Archive for October 31st, 2011

Perhaps we’re looking into this a bit too much, but we found the Tax Court’s decision this Thursday in Kilker v. Commissioner, 2011-250 to be a bit curious.

In Kilker, the taxpayer (Kilker) was the owner and operator of Allegra Print and Imagining, a printing shop. Kilker was Allegra’s CEO during 2003 and 2004. In 2003, in exchange for providing Zap Corp. (Zap) with printing services, Kilker received 73,529 shares of Zap stock. The stock was restricted stock pursuant to SEC rule 144, meaning Kilker could not sell or transfer the stock for at least 1 year. In 2004, at the end of the 1-year holding period, Kilker sold 30,000 shares for a total of $90,290.

Kilker failed to file a tax return for 2004. The IRS recreated Kilker’s 2004 tax return, and reported the $90,290 as capital gain. The Tax Court agreed:

Section 61(a) defines gross income as all income from whatever source derived. Section 61(a)(3) specifically includes in income gains derived from dealings in property. Respondent argues that petitioner received $90,290 from the sale of 30,000 shares of Zap stock in 2004. To satisfy his initial burden of production with respect to petitioner’s capital gain income of $90,290, respondent provided the Court with a Form 1099-B, Proceeds From Broker and Barter Exchange Transactions, and trade confirmations from Edward Jones confirming the information reported on the Form 1099-B. Petitioner has failed to present any evidence to dispute she received this amount or any evidence of her basis in the shares of stock. Accordingly, we sustain respondent’s determination with respect to the capital gain income.

Seems simple enough. But here’s what we’re wondering: Why didn’t the IRS and the Tax Court include the income related to the Zap stock in Kilker’s 2003 tax year,when it was received in 2003, rather than when it was sold in 2004?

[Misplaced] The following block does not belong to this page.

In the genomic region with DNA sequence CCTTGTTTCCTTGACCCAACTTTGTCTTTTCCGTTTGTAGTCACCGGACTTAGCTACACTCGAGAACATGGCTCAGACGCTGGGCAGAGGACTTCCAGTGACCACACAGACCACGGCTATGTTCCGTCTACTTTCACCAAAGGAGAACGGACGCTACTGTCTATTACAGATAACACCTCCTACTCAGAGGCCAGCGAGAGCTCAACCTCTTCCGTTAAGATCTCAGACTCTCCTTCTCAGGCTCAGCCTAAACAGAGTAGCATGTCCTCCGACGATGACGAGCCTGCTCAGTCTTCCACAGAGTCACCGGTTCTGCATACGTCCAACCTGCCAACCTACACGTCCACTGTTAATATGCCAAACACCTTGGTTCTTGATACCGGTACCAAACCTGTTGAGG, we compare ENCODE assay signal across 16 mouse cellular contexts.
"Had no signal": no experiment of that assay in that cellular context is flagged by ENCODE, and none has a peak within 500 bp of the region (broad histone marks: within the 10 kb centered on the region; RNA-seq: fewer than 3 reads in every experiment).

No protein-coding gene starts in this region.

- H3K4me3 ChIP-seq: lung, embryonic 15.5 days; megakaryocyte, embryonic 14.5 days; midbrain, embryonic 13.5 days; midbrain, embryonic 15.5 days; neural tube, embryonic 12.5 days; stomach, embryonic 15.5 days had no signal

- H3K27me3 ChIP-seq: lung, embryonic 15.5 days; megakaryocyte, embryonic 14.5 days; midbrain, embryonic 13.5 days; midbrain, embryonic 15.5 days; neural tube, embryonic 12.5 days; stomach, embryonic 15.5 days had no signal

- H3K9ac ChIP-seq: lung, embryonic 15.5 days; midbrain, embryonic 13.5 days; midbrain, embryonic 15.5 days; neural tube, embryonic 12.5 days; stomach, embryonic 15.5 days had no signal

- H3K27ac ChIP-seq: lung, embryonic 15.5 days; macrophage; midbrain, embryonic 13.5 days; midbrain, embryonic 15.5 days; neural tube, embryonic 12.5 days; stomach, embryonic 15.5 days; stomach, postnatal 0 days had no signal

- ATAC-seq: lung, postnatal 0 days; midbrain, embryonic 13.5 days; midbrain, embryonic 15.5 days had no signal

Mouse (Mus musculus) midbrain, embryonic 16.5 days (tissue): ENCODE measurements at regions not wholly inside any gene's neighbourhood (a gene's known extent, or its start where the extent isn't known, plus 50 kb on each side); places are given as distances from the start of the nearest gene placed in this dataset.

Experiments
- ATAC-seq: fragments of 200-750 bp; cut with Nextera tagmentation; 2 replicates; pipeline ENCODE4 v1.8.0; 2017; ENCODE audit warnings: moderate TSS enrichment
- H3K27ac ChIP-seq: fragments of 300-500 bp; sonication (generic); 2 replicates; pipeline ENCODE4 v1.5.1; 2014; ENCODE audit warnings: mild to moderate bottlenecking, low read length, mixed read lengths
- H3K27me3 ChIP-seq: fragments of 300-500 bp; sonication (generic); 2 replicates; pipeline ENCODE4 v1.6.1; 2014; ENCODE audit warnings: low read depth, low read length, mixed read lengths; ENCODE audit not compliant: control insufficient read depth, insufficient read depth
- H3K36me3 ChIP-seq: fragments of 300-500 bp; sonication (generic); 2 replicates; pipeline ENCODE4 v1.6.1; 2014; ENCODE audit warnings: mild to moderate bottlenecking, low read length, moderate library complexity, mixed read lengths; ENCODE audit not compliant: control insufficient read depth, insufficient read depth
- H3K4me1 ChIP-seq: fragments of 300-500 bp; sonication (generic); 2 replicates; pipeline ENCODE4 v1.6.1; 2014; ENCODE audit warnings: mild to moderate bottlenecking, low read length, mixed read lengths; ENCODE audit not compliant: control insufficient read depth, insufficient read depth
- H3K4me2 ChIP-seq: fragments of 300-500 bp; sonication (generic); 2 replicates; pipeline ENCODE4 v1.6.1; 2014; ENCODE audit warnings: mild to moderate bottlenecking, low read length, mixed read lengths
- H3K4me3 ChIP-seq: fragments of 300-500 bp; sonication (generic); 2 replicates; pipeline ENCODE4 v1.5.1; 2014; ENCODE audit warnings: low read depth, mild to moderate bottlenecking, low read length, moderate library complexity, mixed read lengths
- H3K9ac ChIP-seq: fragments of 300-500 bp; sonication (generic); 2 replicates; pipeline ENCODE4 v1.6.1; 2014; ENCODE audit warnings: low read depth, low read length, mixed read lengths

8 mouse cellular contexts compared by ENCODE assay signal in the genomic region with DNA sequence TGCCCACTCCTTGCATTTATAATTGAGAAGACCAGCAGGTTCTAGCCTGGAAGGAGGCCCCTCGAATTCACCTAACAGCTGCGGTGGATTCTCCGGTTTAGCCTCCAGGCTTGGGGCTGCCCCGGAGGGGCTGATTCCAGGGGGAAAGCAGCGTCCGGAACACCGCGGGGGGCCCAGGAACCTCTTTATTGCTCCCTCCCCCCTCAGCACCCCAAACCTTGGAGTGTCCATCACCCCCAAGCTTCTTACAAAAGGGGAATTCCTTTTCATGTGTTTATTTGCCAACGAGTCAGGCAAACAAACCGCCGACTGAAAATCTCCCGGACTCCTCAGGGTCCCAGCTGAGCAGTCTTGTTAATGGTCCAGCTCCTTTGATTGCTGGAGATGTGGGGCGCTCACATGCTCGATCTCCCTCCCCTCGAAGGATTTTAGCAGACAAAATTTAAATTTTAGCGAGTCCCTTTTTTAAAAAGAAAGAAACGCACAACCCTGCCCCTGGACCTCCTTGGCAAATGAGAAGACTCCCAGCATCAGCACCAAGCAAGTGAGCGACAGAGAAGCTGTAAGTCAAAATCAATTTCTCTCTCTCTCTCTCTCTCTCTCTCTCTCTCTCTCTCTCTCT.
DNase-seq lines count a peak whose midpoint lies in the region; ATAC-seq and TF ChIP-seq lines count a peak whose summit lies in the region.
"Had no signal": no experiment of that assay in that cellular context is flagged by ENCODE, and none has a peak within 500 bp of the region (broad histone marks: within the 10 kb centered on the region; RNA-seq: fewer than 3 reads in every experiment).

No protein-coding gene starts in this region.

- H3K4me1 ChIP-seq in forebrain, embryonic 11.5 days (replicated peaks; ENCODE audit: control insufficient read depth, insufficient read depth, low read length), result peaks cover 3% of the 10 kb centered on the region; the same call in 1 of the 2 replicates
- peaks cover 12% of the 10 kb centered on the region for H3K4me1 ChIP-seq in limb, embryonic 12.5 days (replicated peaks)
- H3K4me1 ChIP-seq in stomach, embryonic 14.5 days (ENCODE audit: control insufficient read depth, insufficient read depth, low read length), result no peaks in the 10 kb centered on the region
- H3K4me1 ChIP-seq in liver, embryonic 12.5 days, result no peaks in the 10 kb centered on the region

When a taxpayer receives stock in exchange for services, the inclusion of the value of the stock in the income of the recipient is governed by Section 83. Generally, stock received in exchange for services is taxable upon receipt for an amount equal to its FMV less any amount paid by the taxpayer for the stock. However,  if the stock received is 1) subject to a substantial risk of forfeiture, and 2) not freely transferable, Section 83 defers the taxation of the stock until the stock is no longer subject to a substantial risk of forfeiture and is freely transferable.

In Kilker, the taxpayer received the Zap stock in 2003 subject to SEC Rule 144, which prohibits the sale of the unregistered stock on the public market for 1 year. Now, it may sound like this is a sufficient restriction on transferability to defer income recognition on the receipt of the Zap stock from 2003 (when the stock was granted) until 2004 (when the restriction lapsed under Rule 144 and the stock was sold). However, the District Court of California and the Ninth Circuit have recently held that the restriction on transferability under Rule 144 does not constitute a significant enough restriction to defer income under Section 83, echoing the position tax advisors have adhered to for years based on the general structure and language of Section 83.